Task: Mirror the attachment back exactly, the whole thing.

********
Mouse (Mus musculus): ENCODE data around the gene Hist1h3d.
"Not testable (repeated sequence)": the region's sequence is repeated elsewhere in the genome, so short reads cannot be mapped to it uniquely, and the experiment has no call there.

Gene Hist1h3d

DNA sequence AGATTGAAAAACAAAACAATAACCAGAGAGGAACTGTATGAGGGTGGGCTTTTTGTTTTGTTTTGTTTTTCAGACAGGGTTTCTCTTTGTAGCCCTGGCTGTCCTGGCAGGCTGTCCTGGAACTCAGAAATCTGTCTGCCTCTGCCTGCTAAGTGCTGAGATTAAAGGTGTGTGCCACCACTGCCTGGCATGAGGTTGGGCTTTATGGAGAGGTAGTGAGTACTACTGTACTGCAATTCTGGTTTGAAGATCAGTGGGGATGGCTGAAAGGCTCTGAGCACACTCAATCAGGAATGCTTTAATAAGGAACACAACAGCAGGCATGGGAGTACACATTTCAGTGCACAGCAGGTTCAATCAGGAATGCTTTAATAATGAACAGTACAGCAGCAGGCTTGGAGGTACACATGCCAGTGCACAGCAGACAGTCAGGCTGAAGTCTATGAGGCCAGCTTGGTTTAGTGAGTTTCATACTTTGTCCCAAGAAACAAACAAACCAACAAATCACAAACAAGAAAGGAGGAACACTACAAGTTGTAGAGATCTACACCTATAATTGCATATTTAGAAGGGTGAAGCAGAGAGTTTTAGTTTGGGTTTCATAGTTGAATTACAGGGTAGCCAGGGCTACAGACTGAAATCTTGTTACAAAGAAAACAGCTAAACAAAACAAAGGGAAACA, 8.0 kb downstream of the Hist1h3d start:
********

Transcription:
Mouse (Mus musculus): ENCODE data around the gene Hist1h3d.
"Not testable (repeated sequence)": the region's sequence is repeated elsewhere in the genome, so short reads cannot be mapped to it uniquely, and the experiment has no call there.

Gene Hist1h3d

DNA sequence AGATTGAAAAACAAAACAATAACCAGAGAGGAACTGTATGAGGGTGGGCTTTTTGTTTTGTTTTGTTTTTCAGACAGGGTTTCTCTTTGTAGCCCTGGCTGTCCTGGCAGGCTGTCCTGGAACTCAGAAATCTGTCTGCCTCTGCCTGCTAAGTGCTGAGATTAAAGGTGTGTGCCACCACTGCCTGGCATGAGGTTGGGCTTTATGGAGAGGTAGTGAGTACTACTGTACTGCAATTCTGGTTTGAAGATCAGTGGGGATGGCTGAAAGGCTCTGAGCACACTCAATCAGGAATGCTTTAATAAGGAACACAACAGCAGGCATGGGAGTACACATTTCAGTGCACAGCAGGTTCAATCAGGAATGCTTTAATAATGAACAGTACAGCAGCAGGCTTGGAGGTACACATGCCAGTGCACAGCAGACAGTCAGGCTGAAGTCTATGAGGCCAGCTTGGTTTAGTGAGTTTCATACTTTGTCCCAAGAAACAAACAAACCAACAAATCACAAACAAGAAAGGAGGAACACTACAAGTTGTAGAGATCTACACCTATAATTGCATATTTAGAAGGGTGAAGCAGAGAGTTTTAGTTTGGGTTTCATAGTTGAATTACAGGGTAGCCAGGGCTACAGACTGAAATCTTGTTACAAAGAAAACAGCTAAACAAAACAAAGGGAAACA, 8.0 kb downstream of the Hist1h3d start: